“In an era where, hackers are using sophisticated tools and technology, it is difficult for cyber security professionals to match up to those sophisticated attacks. This is simply because the security professional has to deal with a huge amount of technology stack to secure, whereas the hacker needs to find one flaw in the entire technology stack. Having the right trained professionals, is the need of the hour”, said Tyagi.
Many security firms and agencies have come forward to address the scarcity of cyber security professionals in the country and offering various programs and training assistance to students. “We at Lucideus have started a campaign named ‘SecureDigitalIndia’ wherein we are reaching out to more than 10,000 students across the country and providing them details with what they need to do to enter this field and become successful. We also run our own hands on practical based training programs in our office itself”, said Tyagi.
Govt Plays Key Role
In a bid to fight cyber crimes efficiently, the Government introduced National Cyber Security Policy 2013. The policy crafted under the leadership of Dr. Gulshan Rai, the National Cyber Security Coordinator of the Government of India, laid down an ambitious plan of action that aimed at making cyber security one of the top most priorities of the country. Unfortunately, the Act created with a vision to define standard cyber security practices, somewhere lacked behind in achieving its goals. However, in the wake of large targeted attacks, the government has now started taking cyber security practices, somewhere lacked behind in achieving its goals. However, in wake of large targeted attacks, the government has now started taking cyber security seriously.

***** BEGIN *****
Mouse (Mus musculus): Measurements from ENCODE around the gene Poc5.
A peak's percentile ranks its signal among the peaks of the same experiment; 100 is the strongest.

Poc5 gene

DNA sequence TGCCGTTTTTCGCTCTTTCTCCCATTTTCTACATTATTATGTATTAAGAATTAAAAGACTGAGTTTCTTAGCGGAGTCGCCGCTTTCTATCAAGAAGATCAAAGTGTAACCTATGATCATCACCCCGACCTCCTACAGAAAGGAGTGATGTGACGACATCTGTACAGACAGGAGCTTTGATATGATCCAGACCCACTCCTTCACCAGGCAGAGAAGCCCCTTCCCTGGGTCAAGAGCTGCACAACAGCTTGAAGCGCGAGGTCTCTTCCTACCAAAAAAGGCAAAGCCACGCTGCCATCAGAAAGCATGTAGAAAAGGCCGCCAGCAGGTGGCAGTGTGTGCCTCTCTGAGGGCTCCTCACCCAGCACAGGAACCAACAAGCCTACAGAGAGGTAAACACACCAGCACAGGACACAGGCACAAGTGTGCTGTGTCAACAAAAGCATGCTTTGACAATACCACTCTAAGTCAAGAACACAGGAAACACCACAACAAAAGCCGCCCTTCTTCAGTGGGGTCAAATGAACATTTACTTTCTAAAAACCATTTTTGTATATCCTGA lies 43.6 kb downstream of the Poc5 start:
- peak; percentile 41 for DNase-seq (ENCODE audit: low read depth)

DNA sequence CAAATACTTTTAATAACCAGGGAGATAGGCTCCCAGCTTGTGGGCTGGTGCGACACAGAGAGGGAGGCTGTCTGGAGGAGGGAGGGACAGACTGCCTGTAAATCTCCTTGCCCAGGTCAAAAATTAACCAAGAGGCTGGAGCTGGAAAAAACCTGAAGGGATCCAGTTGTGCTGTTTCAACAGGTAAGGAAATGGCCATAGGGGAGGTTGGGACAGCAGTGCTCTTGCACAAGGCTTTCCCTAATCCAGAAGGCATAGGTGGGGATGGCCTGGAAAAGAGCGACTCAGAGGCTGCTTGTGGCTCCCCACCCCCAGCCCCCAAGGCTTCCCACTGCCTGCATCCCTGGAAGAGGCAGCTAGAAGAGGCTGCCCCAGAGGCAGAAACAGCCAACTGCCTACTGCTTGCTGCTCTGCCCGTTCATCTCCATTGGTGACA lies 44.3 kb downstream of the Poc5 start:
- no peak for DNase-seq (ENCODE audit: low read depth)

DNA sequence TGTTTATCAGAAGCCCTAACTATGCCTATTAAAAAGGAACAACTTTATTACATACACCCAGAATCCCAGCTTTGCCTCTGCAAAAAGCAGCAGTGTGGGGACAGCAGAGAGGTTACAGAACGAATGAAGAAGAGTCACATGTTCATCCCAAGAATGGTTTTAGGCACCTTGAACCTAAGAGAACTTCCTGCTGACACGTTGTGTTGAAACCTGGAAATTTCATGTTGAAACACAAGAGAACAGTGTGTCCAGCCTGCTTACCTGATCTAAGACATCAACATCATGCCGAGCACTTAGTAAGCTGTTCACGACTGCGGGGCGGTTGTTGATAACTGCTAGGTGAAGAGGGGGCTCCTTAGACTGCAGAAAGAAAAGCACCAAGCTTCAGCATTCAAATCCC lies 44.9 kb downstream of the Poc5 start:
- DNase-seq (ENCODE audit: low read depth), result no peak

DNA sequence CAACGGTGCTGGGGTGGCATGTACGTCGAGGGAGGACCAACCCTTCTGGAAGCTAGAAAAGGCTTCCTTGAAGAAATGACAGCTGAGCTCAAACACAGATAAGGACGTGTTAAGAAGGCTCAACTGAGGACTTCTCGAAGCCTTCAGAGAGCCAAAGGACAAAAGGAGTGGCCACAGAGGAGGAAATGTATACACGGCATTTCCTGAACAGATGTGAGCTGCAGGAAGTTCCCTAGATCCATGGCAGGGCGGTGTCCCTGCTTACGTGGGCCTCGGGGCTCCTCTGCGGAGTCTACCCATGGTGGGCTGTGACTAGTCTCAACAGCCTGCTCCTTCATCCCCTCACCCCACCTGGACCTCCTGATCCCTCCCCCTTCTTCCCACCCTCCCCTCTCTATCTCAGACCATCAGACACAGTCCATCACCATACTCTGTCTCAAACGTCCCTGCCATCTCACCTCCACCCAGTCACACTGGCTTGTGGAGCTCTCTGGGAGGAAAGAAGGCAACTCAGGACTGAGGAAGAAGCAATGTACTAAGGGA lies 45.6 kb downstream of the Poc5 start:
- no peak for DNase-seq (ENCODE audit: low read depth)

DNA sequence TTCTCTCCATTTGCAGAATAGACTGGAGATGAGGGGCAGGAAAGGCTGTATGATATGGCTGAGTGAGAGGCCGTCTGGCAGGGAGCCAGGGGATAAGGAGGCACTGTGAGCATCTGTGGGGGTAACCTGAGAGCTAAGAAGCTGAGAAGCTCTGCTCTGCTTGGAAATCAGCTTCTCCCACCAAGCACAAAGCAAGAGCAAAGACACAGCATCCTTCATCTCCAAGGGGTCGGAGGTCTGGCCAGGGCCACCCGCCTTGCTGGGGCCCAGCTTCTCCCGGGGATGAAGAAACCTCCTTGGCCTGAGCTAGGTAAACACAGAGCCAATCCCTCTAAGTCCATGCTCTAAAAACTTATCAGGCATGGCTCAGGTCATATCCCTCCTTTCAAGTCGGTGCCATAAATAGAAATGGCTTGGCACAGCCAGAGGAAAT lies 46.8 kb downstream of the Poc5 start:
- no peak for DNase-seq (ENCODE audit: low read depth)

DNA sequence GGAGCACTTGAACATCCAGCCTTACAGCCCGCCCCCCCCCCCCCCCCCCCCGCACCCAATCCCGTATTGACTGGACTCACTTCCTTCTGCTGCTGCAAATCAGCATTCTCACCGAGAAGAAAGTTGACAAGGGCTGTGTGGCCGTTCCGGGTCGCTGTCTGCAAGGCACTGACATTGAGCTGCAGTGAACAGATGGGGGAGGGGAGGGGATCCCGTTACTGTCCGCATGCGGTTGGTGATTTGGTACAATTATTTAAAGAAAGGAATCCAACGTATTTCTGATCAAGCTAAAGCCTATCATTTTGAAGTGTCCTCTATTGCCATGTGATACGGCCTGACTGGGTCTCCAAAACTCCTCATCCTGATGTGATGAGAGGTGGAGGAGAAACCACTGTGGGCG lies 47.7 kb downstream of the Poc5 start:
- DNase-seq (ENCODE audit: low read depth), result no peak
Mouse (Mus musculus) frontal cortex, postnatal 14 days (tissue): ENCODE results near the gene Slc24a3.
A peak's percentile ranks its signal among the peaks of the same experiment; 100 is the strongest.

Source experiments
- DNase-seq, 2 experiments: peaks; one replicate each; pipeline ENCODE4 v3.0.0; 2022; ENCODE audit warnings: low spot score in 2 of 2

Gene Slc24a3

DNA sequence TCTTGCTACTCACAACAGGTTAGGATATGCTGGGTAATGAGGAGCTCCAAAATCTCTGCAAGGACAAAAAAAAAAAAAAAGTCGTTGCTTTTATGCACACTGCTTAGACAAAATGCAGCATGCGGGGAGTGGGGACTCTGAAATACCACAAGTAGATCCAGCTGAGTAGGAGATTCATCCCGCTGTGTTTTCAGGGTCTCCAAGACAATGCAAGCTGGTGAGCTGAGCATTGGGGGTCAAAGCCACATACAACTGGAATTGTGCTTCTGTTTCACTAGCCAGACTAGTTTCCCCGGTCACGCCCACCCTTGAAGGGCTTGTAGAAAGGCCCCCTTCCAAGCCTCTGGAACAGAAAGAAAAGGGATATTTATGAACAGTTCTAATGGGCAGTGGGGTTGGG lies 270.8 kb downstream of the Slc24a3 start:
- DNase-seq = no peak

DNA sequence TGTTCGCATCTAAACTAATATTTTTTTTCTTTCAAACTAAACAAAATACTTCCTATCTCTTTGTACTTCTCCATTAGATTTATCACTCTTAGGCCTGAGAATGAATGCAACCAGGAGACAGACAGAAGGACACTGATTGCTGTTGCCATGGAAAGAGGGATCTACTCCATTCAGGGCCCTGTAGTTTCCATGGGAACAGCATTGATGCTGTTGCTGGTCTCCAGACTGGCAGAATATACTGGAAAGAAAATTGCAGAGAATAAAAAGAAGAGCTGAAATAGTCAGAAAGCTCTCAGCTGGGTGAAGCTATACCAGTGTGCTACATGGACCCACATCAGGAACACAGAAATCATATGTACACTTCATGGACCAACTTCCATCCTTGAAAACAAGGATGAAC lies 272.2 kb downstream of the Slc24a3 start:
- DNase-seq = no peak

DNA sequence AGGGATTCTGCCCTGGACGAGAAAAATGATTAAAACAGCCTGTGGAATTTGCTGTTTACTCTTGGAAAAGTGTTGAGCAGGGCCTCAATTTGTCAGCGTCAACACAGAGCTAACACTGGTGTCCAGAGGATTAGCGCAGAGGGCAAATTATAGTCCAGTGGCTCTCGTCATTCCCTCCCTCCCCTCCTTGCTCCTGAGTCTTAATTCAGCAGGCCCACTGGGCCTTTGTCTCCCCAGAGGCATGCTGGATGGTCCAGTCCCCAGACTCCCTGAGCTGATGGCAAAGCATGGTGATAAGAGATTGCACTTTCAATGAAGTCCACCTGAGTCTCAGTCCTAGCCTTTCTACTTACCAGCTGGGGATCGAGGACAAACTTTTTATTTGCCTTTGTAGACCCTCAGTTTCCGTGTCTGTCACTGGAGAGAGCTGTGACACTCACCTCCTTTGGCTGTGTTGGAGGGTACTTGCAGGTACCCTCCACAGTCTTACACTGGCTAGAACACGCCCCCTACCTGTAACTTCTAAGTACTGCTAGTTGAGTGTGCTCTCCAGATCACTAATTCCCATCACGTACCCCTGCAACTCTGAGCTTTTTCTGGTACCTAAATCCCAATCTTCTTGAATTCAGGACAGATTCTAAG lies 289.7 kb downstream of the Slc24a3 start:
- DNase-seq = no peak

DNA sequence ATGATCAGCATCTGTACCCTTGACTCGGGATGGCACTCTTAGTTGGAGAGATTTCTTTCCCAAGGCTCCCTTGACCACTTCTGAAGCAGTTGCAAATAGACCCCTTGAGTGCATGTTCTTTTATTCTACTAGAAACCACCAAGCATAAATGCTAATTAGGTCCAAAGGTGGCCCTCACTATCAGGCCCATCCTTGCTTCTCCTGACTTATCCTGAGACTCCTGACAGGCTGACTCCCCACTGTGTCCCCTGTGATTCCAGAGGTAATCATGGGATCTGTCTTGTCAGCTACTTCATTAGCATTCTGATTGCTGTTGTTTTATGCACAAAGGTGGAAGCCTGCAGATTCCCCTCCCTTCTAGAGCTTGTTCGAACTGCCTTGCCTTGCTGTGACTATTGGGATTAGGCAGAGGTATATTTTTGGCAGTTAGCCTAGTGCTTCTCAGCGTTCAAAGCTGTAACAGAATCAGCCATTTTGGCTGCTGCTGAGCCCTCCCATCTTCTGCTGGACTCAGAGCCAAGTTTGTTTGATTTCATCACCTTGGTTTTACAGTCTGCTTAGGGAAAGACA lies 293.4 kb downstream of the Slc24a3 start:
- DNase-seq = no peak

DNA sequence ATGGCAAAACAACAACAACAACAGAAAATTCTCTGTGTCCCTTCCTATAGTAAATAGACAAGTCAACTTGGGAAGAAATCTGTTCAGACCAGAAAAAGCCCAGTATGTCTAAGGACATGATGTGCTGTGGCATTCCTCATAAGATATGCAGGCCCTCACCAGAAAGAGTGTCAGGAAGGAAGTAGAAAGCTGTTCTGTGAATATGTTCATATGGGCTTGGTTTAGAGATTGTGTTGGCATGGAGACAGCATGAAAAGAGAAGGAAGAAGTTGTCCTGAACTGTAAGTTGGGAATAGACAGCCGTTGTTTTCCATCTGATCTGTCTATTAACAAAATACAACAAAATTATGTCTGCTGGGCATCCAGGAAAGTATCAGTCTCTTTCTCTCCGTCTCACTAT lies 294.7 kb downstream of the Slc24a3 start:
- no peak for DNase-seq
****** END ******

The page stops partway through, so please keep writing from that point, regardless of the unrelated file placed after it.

The government in association with security vendors and nodal agencies has also stepped up its effort to uplift cyber-security standards in the country. Prime Minister’s Office (PMO) has appointed Gulshan Rai as the first CISO of India. Apart from that state government are taking special efforts to build their cyber security capabilities in association with CERT-in.
Similarly, the private sector companies are also taking proactive steps to help the government build cyber security arms. NASSCOM and Symantec have collaborated to build cyber security skills in India. Similarly, Microsoft India has launched a full-scale cyber security Engagement Centre (CSEC) in the country. Not only MNCs, but cyber security startups and consulting agencies are also willing to give their contribution in awareness campaigns.
With the ‘Digital India’ program, there will a huge proliferation of IT infrastructure in the country. This automation are going to help to drive growth of India and will create a need for cyber security professionals. Hence, ethical hackers have a very bright future in India. However, it requires dedicated efforts from the government and security firms to encourage ethical hackers and recognize them as an important stakeholder in the cyber security world.
(Image Courtesy: SJ Tech Videos)